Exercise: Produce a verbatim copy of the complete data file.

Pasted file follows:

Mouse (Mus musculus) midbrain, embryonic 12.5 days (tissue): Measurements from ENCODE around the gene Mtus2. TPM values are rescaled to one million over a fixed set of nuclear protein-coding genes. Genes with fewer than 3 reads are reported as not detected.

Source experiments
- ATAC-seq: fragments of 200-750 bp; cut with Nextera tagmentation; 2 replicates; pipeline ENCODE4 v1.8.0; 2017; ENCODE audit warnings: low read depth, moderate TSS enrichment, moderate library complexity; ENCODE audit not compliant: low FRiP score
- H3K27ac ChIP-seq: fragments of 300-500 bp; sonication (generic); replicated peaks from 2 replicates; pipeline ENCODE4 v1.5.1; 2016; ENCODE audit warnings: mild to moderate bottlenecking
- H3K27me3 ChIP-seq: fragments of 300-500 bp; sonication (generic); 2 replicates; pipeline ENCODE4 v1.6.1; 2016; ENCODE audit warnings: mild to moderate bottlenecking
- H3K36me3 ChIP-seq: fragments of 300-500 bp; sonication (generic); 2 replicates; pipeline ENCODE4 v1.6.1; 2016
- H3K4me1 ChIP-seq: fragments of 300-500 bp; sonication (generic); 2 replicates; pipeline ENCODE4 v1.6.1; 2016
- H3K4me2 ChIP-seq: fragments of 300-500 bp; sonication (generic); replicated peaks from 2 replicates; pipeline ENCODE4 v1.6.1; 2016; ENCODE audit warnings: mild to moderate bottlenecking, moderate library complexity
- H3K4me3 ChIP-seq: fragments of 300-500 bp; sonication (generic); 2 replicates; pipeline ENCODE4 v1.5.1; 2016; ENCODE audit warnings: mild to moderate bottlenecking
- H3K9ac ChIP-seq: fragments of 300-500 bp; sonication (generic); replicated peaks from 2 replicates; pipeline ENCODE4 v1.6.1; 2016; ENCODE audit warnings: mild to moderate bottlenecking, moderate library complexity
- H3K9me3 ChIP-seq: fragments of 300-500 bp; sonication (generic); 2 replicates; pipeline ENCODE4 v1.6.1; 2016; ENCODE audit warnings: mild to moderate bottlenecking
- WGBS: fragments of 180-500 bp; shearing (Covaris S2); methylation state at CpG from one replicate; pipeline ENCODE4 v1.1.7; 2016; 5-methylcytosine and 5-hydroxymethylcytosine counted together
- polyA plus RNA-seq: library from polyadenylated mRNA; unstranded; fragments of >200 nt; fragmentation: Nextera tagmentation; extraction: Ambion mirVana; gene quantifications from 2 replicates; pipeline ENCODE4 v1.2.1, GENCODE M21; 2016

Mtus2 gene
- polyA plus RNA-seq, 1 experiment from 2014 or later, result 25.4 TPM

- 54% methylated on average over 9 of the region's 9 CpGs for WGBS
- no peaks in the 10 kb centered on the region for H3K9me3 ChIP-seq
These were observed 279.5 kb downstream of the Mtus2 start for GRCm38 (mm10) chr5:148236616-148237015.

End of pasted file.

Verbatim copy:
Mouse (Mus musculus) midbrain, embryonic 12.5 days (tissue): Measurements from ENCODE around the gene Mtus2. TPM values are rescaled to one million over a fixed set of nuclear protein-coding genes. Genes with fewer than 3 reads are reported as not detected.

Source experiments
- ATAC-seq: fragments of 200-750 bp; cut with Nextera tagmentation; 2 replicates; pipeline ENCODE4 v1.8.0; 2017; ENCODE audit warnings: low read depth, moderate TSS enrichment, moderate library complexity; ENCODE audit not compliant: low FRiP score
- H3K27ac ChIP-seq: fragments of 300-500 bp; sonication (generic); replicated peaks from 2 replicates; pipeline ENCODE4 v1.5.1; 2016; ENCODE audit warnings: mild to moderate bottlenecking
- H3K27me3 ChIP-seq: fragments of 300-500 bp; sonication (generic); 2 replicates; pipeline ENCODE4 v1.6.1; 2016; ENCODE audit warnings: mild to moderate bottlenecking
- H3K36me3 ChIP-seq: fragments of 300-500 bp; sonication (generic); 2 replicates; pipeline ENCODE4 v1.6.1; 2016
- H3K4me1 ChIP-seq: fragments of 300-500 bp; sonication (generic); 2 replicates; pipeline ENCODE4 v1.6.1; 2016
- H3K4me2 ChIP-seq: fragments of 300-500 bp; sonication (generic); replicated peaks from 2 replicates; pipeline ENCODE4 v1.6.1; 2016; ENCODE audit warnings: mild to moderate bottlenecking, moderate library complexity
- H3K4me3 ChIP-seq: fragments of 300-500 bp; sonication (generic); 2 replicates; pipeline ENCODE4 v1.5.1; 2016; ENCODE audit warnings: mild to moderate bottlenecking
- H3K9ac ChIP-seq: fragments of 300-500 bp; sonication (generic); replicated peaks from 2 replicates; pipeline ENCODE4 v1.6.1; 2016; ENCODE audit warnings: mild to moderate bottlenecking, moderate library complexity
- H3K9me3 ChIP-seq: fragments of 300-500 bp; sonication (generic); 2 replicates; pipeline ENCODE4 v1.6.1; 2016; ENCODE audit warnings: mild to moderate bottlenecking
- WGBS: fragments of 180-500 bp; shearing (Covaris S2); methylation state at CpG from one replicate; pipeline ENCODE4 v1.1.7; 2016; 5-methylcytosine and 5-hydroxymethylcytosine counted together
- polyA plus RNA-seq: library from polyadenylated mRNA; unstranded; fragments of >200 nt; fragmentation: Nextera tagmentation; extraction: Ambion mirVana; gene quantifications from 2 replicates; pipeline ENCODE4 v1.2.1, GENCODE M21; 2016

Mtus2 gene
- polyA plus RNA-seq, 1 experiment from 2014 or later, result 25.4 TPM

- 54% methylated on average over 9 of the region's 9 CpGs for WGBS
- no peaks in the 10 kb centered on the region for H3K9me3 ChIP-seq
These were observed 279.5 kb downstream of the Mtus2 start for GRCm38 (mm10) chr5:148236616-148237015.